You didn’t think we would go through a sump pump article without mentioning the switch right? The switch is probably the most important part of a sump pump or sump pump battery backup with regards to pump reliability. Switches are rated by the amount of cycles they can perform. If you don’t know it I’ll tell you now, the switch fails far sooner than the pump so the more reliable the switch the longer the pump will work. Most normal pumps are rated at anywhere between 75,000 and 300,000 cycles. There are three types switches and their descriptions are as follows:
- 1Float Switch or Vertical Switch – This is the type of mechanical switch you’ll find in the majority of sump pumps across the country. A float is attached to a small metal rod. When the water levels rises to the level of the float the float pushes upward engaging the pump.
- 2Diaphragm Switch – The much maligned diaphragm switch works a bit differently but it is still a mechanical switch in that it uses moving parts in order for the pump to engage. As the water level rises inside the sump pit pressure increases which pushes on the bladder depressing the switch. Hydromatic had a massive problem with diaphragm switches many moons ago. I’ll be honest I have nightmares about the issues I’ve had with diaphragm switches so much so that I wouldn’t buy a pump that had one no matter how reliable they say they are.
- 3Digital Level Control Switch – There are several companies with different ideas on how these should work but the best one out right now is the Ion Digital Level Control by Metropolitan Industries. It comes standard on the Ion Storm Pro pumps and battery backups. It has no moving parts so there is no physical wear on the switch; it is rated at over 2 million cycles. That is a million more cycles than it’s nearest competitor and I know there are pumps with this switch running right now at over 2.3 million cycles. There was no planned obsolesces when Metropolitan built this pump. The level control works by sensing the water level in the pit and it can work in ejector pits as well because solids do not affect its ability to sense the water level even if the control is covered by a paper towel or bathroom tissue.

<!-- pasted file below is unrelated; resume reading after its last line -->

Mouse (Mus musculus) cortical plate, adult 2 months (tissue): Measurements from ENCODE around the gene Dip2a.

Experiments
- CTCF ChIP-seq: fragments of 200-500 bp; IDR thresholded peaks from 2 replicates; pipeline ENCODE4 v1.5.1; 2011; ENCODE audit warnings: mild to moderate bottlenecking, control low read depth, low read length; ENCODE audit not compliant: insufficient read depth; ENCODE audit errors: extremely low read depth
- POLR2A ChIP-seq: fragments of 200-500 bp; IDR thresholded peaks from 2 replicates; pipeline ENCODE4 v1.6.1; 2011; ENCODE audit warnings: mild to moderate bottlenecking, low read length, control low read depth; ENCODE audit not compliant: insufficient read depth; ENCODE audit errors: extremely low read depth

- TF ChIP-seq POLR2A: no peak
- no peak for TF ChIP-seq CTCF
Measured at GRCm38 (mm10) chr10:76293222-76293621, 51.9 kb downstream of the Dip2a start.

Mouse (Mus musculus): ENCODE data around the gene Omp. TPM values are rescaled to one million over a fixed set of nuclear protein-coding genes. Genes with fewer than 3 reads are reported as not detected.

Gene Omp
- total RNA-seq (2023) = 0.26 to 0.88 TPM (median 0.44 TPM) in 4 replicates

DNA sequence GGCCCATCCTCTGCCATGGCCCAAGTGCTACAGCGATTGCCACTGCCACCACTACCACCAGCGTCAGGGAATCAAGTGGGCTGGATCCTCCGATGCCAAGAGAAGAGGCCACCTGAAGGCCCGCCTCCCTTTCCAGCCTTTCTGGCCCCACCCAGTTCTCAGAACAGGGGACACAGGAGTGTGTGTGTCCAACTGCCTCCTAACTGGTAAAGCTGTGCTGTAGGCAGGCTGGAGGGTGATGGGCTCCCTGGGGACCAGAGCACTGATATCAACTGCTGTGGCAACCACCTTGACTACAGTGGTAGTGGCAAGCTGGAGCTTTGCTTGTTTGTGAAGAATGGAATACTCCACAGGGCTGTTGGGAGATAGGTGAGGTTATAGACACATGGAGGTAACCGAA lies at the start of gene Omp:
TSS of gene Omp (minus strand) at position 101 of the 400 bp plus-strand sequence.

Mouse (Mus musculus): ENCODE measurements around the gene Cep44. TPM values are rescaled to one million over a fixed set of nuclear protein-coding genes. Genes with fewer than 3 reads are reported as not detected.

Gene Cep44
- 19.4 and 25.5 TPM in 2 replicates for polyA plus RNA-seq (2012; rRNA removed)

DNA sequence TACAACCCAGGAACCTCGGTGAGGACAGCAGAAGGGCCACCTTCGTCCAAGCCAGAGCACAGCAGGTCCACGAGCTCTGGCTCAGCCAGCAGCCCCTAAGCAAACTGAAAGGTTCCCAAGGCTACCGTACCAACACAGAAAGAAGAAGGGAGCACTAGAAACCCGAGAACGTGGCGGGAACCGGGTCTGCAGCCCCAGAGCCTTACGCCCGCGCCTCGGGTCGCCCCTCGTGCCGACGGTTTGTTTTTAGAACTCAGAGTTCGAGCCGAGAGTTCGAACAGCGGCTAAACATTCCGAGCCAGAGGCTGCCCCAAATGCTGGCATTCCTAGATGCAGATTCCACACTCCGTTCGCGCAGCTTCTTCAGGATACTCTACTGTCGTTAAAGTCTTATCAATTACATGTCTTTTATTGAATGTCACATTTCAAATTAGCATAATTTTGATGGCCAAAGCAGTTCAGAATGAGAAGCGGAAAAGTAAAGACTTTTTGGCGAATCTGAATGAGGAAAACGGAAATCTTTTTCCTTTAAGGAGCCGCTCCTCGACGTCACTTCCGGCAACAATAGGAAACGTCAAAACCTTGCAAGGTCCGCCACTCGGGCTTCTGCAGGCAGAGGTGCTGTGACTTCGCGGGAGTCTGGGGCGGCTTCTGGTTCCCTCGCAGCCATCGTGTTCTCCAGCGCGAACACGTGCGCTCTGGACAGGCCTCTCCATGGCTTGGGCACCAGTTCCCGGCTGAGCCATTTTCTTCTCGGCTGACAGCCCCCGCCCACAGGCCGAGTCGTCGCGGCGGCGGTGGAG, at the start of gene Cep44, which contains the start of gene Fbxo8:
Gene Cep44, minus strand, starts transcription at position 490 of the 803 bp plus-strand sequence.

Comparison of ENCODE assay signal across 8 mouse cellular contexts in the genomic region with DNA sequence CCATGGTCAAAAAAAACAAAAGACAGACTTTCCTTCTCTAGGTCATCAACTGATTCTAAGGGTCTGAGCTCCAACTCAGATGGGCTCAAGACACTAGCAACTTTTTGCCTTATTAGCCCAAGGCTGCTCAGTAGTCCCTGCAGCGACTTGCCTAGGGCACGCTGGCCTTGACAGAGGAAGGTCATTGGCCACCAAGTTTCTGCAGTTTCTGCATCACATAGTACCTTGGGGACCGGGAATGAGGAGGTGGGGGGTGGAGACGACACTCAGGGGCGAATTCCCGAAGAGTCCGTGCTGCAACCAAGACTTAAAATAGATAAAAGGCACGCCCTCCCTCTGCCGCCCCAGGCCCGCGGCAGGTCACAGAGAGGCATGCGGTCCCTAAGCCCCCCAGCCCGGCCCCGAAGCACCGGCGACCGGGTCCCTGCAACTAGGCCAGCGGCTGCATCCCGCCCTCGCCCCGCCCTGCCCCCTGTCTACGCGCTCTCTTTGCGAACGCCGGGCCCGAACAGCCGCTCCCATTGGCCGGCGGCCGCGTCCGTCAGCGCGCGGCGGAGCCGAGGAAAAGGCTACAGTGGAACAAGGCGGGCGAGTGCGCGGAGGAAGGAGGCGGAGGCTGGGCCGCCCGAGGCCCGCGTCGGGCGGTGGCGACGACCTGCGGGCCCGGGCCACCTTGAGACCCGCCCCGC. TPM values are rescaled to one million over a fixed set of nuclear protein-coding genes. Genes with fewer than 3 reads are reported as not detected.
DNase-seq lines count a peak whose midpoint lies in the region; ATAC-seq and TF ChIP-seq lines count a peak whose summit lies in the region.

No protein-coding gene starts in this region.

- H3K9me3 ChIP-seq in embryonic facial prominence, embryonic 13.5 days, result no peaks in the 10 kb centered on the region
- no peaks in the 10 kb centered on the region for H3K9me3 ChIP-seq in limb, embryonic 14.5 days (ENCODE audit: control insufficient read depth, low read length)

Fully Digital, No moving Parts.
Can A Small Sump Pump Do The Job?
That is an interesting question and has a couple different answers. The physical size of the pump really doesn't matter, A small sump pump like the one used in a battery backup is small but can move a ton of water. If you're talking about H.P. (horse power) that is on a case by case basis. There really aren't many sump pumps less than a 1/3 h.p. Yes, you can find less powerful ones but they are just slightly less. So for the sake of this article 1/3 h.p. is as small as I would use.
Pumps are made to pump. If you took the switch off and just let the pump run some of these pumps will last years pumping continuously. So if you're looking at a small sump pump ask yourself, how far am I pumping this water? Is the discharge coming out of the sump pit going up 7ft making a 90-degree turn and exiting the house with a 1ft run of pipe? If so a 1/3rd horse sump pump will do the job well 95% of the time.
If you're one of those people that has a tremendous amount of water filling the pit day and night, raining or dry as a bone then you may have to do some math to figure out approximately how much water is coming in and size the pump accordingly. The reason I point this out is I see many people say "I bought a new sump and bought the biggest best one they had" which is usually a 3/4 h.p. I take a peek and find out that they have an 8ft rise and a 2ft run out of the house and a 1/4 h.p. would have been fine. Oversizing the pump isn't the right way to go.
So not all sump pumps are created equal. Chances are that if they cost more they are actually better built with useful features that can save you the homeowner quite a few headaches in the future.